np. “One day it will be my turn.”
It is often through grace that a book comes along at the “right time” during my working day. My boys’ week was proving to be a bit hectic, especially with Flower Mart as the culminating event on our Friday afternoon. I was desperate for some “peace” within the library’s walls; my students, I felt too, were kindred spirits in this longing, albeit unknown to them.
Hence, the reason for this post. Picture books are not the main fare of our library’s program, as my students are older than the typical picture book audience. For days, this books was displayed with no eager hands at the ready. An artist of many years prior to this reincarnation, it is the visual, not text, that sustains me. As each of my three fourth and fifth grade classes filed in that day, this very book awaited them. Music from Pandora’s Deuter Radio played softly in the background as they took their seats. And we began….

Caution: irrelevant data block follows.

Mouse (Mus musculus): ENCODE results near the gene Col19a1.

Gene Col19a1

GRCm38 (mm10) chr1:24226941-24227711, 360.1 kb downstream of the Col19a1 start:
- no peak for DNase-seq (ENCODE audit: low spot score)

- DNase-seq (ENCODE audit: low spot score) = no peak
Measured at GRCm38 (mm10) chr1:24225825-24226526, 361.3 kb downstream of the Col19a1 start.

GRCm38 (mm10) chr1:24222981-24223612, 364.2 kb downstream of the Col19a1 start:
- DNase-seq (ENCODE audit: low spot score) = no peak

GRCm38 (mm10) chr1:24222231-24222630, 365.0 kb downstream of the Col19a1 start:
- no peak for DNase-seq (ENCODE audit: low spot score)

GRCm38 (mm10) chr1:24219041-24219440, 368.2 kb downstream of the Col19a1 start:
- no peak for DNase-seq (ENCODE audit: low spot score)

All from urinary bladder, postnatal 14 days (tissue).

The quiet resounded. Each face turned toward me like the sun; eyes devouring the illustrations. Not one boy spoke nor fidgeted.
What followed – our simple conversation – enlarged the heart with empathy. While this book is reflective of Cape Breton in Canada, with the sea and its sounds, it mirrors the feelings of those miners struggling to live in Appalachia. We all recognized the science behind the dire effects of coal mining on our environment and the health of our miners – this was apparent even with my young men. BUT, this book balanced that against the tradition, livelihood, and pride in those generations who worked the mines.
My boys took away a good story and outstanding images. More importantly, for me as their librarian, they took away empathy for a way a life most of them will never know. They took away understanding.
Schwartz, Joanne, and Sydney Smith, illus. Town Is by the Sea. Groundwood Books, 2017. Print.